‘I will never change my game’

Inconsistency is a criticism often levelled against Kerala wicketkeeper-batsman Sanju Samson. This came to the fore in the ongoing Vijay Hazare Trophy here, when after scoring a record-breaking unbeaten 212 against Goa a few days ago, Samson fell for 15 and 0 in the next two outings.

Samson, however, is not keen on earning the ‘Mr. Consistent’ tag. “Everyone says I need to be consistent, but if you want me to be consistent, I have to change my game. I will never do that. I’m happy to score double hundreds every 10 innings rather than scoring 40s and 50s,” Samson told The Hindu after Kerala ended its Vijay Hazare campaign with a victory over Andhra Pradesh here on Wednesday.

“I’m positive and dominant, so there is a bigger risk of getting out. I’m okay with that. I don’t like to stay at the crease for a long time and take up a lot of balls,” Samson said.


On his day, Samson is nearly unstoppable, as evidenced in his whirlwind 129-ball 212 at Alur grounds here. With 21 fours and 10 sixes to his name, the 24-year-old raced to the highest individual score in the history of the tournament.

“I was batting well even in the earlier matches, but I wasn’t able to convert. I knew that if I get my chance, I have to get a big one. So even after getting a 50, I aimed for 200 rather than 100 or 150,” Samson said.

He was not aware of the records when he was batting. “When I returned to the dressing room, my coach and teammates told me that a batsman from Uttarakhand (Karanveer Kaushal) had scored a double century last year, but I had made the highest score ever. I’m happy, but I’m not really keen on records,” Samson said.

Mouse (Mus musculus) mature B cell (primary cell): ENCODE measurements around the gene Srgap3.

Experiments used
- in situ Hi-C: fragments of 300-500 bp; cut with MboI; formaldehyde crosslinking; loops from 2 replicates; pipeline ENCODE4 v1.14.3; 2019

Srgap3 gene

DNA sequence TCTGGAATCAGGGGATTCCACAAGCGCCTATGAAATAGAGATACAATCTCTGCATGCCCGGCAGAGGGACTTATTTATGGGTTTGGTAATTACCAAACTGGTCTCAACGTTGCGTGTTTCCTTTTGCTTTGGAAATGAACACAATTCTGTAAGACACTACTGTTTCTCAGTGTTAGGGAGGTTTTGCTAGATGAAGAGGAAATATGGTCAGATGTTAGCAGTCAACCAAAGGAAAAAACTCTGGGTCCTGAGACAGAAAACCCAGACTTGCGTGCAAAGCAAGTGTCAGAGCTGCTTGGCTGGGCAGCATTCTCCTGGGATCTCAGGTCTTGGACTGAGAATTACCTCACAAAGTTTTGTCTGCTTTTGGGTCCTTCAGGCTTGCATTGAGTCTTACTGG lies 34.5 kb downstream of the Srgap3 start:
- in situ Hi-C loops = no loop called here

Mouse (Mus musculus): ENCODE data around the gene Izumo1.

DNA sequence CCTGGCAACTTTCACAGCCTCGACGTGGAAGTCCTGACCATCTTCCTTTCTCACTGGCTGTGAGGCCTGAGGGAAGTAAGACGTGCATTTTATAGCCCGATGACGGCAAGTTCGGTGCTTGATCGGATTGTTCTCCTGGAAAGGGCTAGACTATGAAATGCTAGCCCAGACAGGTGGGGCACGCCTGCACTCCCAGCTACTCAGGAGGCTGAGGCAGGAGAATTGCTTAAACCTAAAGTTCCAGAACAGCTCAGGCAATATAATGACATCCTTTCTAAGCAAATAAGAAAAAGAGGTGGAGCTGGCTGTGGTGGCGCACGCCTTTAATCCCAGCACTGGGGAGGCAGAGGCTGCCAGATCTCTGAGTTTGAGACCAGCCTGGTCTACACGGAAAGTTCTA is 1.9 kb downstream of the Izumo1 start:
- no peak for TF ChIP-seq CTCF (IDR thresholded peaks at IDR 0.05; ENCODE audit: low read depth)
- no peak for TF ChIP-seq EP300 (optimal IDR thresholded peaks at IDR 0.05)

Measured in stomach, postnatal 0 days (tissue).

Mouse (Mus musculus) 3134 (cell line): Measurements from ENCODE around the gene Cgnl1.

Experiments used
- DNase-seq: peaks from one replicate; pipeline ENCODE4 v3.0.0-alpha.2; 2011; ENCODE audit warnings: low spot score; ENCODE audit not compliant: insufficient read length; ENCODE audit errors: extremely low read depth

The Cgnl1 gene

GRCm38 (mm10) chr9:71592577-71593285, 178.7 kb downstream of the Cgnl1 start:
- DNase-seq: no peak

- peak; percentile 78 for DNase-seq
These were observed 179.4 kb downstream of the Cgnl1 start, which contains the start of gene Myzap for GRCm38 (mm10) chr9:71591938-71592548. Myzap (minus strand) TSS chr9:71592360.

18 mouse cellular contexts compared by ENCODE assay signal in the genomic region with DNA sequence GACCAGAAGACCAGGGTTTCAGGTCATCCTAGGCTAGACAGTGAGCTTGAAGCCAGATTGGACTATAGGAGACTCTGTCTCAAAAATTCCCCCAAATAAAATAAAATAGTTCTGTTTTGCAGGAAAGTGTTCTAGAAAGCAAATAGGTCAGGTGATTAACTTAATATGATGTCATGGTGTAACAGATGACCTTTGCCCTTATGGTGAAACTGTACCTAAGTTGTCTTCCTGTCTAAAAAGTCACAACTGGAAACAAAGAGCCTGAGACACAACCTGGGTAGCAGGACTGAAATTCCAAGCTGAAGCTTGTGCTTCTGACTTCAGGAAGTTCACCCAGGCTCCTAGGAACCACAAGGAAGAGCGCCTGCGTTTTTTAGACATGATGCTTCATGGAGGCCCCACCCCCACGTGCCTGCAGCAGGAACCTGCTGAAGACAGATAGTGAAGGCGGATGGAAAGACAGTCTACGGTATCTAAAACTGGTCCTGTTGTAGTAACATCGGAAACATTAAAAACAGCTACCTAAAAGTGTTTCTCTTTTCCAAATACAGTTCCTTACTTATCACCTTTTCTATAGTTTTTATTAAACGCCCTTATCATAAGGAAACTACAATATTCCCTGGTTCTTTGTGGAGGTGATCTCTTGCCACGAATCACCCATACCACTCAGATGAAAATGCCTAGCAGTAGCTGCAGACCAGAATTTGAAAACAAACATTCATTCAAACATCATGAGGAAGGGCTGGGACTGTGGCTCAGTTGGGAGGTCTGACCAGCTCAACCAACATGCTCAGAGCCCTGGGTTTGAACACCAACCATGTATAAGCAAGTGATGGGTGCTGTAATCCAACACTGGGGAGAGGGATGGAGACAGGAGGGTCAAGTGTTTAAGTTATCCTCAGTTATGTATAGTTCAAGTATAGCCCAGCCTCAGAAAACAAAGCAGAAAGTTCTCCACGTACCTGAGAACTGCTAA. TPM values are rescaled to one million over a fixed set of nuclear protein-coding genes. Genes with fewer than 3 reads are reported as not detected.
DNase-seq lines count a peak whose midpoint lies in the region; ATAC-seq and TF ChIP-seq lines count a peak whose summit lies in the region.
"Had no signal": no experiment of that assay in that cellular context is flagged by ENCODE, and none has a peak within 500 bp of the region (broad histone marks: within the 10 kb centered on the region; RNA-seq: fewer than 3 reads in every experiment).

Blessing in disguise

After a good IPL campaign for Rajasthan Royals earlier this year, Samson was forced to take a break for a few months, as he was not picked for any Duleep Trophy and India ‘A’ First-Class teams. The layoff proved to be blessing, Samson stated.

“I felt bad that I didn’t get selected in any team, but looking back, I was very fortunate to get a long break. Playing matches continuously means that you don’t get time to introspect and realise things. The break gave me direction,” Samson said. “Most of all, the time away helped me fall back in love with cricket. If you play matches all year around, you fall out of love. Say you love ‘jalebi’, but you eat it all year, you will forget that it once tasted good. That’s what happens when you play matches continuously — you forget to have fun. I started playing cricket for fun, not to create records. The fun, laugh, smile.. it has come back now.”


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